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Egypt’s Belated Response to Plight of Coptic Christians

AP Photo/Hassan Ammar

<span style="font-size:11px;"><span style="font-family:Georgia, 'Times New Roman', Times, serif;line-height:23px;">A man is comforted by others as he mourns over Egyptian Coptic Christians who were captured in Libya and killed by militants affiliated with the Islamic State group, outside of the Virgin Mary church in the village of el-Aour, near Minya, 220 kilometers (135 miles) south of Cairo, Egypt, Monday, Feb. 16, 2015. Egyptian warplanes struck Islamic State targets in Libya on Monday in swift retribution for the extremists&#039; beheading of a group of Egyptian Christian hostages on a beach, shown in a grisly online video released hours earlier. (AP Photo/Hassan Ammar)</span></span>

Zahra Vieneuve - published on 02/18/15 - updated on 06/07/17

Emblematic and symbolic images weigh heavily on the national psych. While King Abdullah went in person to the village of pilot Moaz al-Kasasbeh to offer his condolences to the devastated family, President Sisi deemed it satisfactory to visit St. Mark’s Coptic Orthodox Cathedral in Cairo and to offer his condolences to Pope Tawadros II instead of reaching out directly to the grieving families. One may indeed question the ​purpose of such a visit given that none of the victims were actually from Cairo but from the governorate of Minya, some 140 miles south of Cairo. The equivalent from the Jordanian side would be if King Abdullah had visited the biggest Mosque in Amman in the absence of Moaz’s family instead of going to the pilot’s village and offering his condolences in person to Moaz’s family.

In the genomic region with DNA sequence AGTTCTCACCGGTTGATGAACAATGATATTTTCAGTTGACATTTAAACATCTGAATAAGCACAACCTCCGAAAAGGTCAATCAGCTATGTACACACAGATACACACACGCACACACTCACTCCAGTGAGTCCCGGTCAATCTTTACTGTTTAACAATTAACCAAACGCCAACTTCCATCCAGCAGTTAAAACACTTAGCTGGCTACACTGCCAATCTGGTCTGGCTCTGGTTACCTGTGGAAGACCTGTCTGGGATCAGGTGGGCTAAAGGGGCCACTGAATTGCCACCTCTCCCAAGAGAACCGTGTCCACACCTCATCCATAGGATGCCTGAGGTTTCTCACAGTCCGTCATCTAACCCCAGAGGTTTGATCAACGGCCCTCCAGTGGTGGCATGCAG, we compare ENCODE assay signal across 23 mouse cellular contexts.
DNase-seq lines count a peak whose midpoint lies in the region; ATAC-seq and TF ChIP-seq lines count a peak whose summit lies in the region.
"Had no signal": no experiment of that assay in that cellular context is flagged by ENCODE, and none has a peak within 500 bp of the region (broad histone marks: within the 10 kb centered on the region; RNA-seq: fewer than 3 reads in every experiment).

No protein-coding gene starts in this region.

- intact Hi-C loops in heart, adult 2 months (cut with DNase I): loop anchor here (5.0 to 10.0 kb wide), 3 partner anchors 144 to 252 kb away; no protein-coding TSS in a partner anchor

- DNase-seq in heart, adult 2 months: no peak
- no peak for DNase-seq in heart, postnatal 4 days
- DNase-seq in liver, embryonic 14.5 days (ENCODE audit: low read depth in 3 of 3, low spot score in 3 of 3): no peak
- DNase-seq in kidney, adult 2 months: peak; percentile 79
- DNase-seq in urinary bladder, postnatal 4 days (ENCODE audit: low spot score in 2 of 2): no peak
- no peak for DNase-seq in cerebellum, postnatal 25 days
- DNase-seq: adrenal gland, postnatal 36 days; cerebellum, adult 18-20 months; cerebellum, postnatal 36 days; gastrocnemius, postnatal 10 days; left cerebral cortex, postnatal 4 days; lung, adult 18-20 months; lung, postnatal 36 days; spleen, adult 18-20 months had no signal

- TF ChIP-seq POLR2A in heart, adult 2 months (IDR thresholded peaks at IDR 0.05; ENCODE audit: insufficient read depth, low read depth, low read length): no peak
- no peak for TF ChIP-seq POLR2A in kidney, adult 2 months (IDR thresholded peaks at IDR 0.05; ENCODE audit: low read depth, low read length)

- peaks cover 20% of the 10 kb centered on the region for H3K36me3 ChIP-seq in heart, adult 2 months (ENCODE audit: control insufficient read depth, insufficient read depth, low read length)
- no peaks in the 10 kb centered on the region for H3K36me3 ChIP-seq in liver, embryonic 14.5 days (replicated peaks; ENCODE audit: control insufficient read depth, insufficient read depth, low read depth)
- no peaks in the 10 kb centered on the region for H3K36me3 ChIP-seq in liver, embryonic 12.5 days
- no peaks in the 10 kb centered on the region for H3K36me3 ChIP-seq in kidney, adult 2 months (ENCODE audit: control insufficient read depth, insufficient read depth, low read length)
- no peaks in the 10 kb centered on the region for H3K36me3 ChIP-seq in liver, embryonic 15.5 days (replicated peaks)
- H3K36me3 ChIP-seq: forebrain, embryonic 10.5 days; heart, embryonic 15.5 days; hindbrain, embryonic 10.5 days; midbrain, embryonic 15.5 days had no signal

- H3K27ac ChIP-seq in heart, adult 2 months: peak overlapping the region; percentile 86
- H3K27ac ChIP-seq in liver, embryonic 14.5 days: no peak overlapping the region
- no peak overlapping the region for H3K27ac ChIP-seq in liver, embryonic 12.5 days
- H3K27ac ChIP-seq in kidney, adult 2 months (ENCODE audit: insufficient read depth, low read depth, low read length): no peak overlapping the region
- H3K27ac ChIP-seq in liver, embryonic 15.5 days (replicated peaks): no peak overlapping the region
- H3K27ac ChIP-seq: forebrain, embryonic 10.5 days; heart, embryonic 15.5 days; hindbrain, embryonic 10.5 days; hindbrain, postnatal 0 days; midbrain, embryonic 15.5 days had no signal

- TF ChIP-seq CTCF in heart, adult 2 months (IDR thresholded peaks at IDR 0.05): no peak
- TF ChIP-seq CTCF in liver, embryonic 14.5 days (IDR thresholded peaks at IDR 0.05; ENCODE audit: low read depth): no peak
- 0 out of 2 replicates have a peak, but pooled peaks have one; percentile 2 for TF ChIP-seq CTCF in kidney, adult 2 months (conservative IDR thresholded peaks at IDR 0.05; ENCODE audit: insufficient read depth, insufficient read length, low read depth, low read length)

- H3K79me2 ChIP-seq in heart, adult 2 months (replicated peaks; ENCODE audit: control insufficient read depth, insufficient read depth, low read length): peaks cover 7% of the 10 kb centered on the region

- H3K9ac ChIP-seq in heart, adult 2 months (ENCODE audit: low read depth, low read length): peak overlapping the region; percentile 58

Finally, many Coptic activists are also wondering why is it that the government is concerned about Egyptian Copts killed in Libya when it does not seem to worry much about those killed in Egypt. Some are sarcastically expressing their discontent with the government’s reaction, saying that the seven days of national mourning merely means the projection of a small black ribbon on the corner of television screens.

Zahra Vieneuve is Project Manager for the Center for Civil and Human Rights. This article was published in Arc of the Universe, the blog of the Center for Civil and Human Rights at the University of Notre Dame. It is reprinted here with permission.

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Christians in the Middle EastCoptic ChristiansEgyptIslamist Militants
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